Occupational Therapy and Autism

Autism is a complex developmental disability. Recent studies show that 1 in every 88 children is diagnosed with autism.  Autism is different for every child and can range from mild to severe – which is why it’s termed autism spectrum disorders.

Occupational therapy is defined as “skilled treatment that helps individuals achieve independence in all facets of their lives.  Occupational therapy assists people in developing the ‘skills for the job of living’ necessary for independent and satisfying lives.”  Since play is the job of childhood, occupational therapy is important for children with autism because it not only helps them focus on becoming independent during daily activities (e.g. dressing, eating, etc), but it also helps them interact and play with others in their environment.

According to the AOTA (American Occupational Therapy  Association, Inc), occupational therapists work with children with autism to address the following:

  • Determine if he or she has accomplished developmentally appropriate skills needed in the areas of grooming, play and leisure
  • Provide interventions to help the child respond to information coming through their senses
  • Provide developmental activities, sensory integration or sensory processing play activities
  • Facilitate play activities to encourage the child to interact with others
  • Develop strategies to help the child transition from one setting to another, from one person to another and from one life phrase to another
  • Collaborate with the child and family to identify safe methods of community mobility
  • Identify, develop or adapt equipment needed in order to participate in daily activities that enhance the child’s life and functional skills

Many children with autism also experience difficulty with sensory processing skills.  Sensory processing disorder (SPD) is a difficulty or difference in the brain’s ability to receive and process sensory stimulation from the body and the environment.  It is a neurological disorder where the connections in the brain appear to be too strong, too weak, or mis-wired – resulting in difficulty participating in normal daily activities.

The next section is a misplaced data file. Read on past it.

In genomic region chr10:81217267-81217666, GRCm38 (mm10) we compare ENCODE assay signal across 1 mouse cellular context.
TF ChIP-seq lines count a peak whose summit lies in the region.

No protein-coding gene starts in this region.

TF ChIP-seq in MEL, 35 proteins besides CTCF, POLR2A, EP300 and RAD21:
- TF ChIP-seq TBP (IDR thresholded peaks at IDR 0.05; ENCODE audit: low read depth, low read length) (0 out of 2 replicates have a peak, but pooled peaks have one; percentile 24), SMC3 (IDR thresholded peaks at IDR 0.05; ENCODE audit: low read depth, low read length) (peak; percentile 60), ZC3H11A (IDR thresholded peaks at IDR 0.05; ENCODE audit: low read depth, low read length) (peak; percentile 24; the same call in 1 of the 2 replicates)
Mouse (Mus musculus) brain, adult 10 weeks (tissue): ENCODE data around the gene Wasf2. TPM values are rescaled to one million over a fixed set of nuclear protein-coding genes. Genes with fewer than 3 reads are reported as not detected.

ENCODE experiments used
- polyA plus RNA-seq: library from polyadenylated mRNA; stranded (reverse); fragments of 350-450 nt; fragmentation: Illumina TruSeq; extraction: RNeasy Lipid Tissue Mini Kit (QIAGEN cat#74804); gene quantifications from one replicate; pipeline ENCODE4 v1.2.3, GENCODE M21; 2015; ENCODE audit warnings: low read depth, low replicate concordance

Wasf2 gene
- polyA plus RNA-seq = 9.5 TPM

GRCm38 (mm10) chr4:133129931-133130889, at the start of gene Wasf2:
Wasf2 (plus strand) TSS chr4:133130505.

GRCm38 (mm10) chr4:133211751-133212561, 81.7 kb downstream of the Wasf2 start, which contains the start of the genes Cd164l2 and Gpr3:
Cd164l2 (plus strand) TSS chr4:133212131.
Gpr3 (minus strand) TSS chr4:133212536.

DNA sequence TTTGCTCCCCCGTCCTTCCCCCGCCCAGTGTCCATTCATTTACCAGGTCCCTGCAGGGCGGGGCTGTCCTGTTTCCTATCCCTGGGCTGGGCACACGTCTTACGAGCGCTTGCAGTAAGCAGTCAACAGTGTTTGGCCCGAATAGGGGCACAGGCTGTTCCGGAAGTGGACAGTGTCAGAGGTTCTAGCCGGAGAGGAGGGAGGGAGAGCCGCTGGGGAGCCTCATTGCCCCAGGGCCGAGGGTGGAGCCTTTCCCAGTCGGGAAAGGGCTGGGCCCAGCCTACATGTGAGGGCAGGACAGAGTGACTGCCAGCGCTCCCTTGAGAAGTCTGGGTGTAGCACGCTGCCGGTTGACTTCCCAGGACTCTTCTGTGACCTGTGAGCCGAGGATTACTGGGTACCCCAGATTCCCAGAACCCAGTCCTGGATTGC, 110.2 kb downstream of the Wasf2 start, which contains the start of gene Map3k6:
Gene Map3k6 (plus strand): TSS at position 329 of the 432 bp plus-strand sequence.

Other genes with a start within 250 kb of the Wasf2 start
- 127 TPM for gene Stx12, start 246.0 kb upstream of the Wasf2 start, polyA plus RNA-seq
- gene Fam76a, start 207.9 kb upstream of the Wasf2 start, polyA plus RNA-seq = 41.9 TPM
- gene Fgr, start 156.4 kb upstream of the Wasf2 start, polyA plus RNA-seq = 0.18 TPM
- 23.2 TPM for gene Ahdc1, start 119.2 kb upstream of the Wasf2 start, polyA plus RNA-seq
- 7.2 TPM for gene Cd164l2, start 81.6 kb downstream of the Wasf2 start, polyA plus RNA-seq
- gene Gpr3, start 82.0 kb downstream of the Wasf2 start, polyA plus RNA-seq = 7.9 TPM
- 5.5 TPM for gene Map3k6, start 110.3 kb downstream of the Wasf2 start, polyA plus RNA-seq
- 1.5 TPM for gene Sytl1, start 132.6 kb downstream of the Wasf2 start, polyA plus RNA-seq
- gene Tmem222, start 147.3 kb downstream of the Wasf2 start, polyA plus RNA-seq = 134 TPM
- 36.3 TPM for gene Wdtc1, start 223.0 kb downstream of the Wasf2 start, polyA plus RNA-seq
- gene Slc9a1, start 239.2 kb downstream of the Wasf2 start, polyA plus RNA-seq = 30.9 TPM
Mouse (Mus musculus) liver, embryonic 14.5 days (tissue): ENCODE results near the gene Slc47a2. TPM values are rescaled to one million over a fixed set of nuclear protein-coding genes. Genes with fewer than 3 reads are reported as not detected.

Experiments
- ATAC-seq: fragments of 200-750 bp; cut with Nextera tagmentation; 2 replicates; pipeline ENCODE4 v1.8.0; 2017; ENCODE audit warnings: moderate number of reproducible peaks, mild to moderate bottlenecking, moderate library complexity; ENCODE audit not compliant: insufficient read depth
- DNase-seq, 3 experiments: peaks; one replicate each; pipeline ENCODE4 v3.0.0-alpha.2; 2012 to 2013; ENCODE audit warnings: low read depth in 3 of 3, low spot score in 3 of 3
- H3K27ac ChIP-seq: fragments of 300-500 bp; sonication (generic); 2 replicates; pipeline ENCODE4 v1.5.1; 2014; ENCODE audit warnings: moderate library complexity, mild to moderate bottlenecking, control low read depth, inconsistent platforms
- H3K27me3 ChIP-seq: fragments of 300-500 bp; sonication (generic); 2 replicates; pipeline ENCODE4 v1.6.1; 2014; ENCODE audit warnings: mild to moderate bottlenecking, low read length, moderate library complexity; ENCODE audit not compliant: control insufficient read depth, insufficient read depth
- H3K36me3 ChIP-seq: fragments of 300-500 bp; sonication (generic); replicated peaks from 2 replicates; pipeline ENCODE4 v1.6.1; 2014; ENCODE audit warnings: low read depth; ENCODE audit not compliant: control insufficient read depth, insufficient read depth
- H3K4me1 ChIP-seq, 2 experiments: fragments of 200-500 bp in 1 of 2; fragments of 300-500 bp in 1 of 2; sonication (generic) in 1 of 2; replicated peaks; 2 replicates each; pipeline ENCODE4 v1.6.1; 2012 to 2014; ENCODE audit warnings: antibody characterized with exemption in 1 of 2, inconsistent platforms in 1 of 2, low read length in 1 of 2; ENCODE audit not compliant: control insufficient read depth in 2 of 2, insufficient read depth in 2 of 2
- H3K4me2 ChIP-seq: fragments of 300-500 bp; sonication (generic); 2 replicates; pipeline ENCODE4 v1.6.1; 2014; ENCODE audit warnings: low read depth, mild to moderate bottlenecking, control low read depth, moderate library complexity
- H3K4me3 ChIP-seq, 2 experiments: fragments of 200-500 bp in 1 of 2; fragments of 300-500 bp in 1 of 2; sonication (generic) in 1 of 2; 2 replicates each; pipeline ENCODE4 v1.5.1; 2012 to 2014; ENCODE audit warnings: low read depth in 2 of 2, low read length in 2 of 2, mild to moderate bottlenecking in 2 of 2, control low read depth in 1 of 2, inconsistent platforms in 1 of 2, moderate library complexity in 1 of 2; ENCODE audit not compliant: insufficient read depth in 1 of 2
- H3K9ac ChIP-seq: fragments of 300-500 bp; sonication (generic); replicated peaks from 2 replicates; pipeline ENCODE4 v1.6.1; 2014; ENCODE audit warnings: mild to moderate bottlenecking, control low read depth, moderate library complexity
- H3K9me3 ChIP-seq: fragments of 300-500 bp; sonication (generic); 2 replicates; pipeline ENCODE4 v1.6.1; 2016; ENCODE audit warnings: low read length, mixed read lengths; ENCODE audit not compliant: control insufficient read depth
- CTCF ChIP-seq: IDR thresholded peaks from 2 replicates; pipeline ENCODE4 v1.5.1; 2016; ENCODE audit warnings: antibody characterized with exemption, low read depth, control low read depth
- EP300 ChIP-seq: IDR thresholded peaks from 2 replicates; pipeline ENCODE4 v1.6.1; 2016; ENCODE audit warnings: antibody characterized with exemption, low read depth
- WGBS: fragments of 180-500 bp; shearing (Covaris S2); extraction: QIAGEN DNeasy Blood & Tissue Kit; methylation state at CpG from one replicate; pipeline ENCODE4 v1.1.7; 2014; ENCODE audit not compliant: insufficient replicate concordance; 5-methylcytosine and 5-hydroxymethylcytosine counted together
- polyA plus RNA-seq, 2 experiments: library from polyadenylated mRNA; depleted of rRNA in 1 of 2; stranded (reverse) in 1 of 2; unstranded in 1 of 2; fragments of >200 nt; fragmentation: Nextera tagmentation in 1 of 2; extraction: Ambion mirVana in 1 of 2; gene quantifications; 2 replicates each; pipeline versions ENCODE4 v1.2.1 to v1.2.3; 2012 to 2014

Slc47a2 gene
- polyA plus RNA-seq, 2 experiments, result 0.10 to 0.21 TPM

Children with sensory processing disorder take in and process sensory information differently than the general population.  Normal sensory events and information are often reacted to in and under or over-responsive manner.  The senses impacted by SPD include our 5 senses of sight, sound, taste, smell, and touch.  It also includes 2 lesser-known senses including the proprioceptive and vestibular systems.

The vestibular system is related to the inner ear, and processes our body’s position in space and sense of movement.  How we react to swinging, roller-coasters, or being upside down is determined by the vestibular system.

Proprioception is the body’s sense of placement in relation to itself and the environment and is sent to the brain through receptors in joints and muscles.  Proprioception is the ability to close your eyes and know what position your arms and legs are in.  Children with proprioceptive problems often have uncoordinated motor skills and frequently trip and run into objects.  Many children with SPD often crave this proprioceptive input and are constantly prefer wrestling, jumping, and squishing activities that makes them feel secure by being aware of their bodies.

Occupational Therapy (OT) is the therapy domain that primarily treats SPD.  A sensory processing evaluation is done with a child and it is determined which senses are impacted and how it affects the child’s daily functioning.  Each system is examined and it is determined which senses are hyper-responsive or under-responsive.  Most children have a mixture of both, depending on the sensation.  Children with SPD usually have trouble with eating (picky eaters), dressing (tolerating the feel of certain clothing), play (avoiding messy textures, fear of movement, or playing too rough), and transitioning between activities and to different environments.

Treatment for SPD includes working with the child’s parents to create a Sensory Diet, which is a program designed for that child to provide his/her body with the sensations they need or crave to function optimally while also slowly and systematically exposing them to the sensations they do not tolerate well to desensitize their nervous system.  Through OT, we can actually re-wire those brain connections so children can function more effectively in their daily lives.

For more information on occupational therapy and sensory processing disorder, please visit these sites:

AOTA Autism Webpage

Sensory Processing Disorder

Sensory Integration Network

Sensational Brain

 
If you suspect your child may have a sensory processing disorder, or could benefit from occupational therapy, please talk to your child’s pediatrician or school to request an occupational and sensory processing evaluation.

 

 

 

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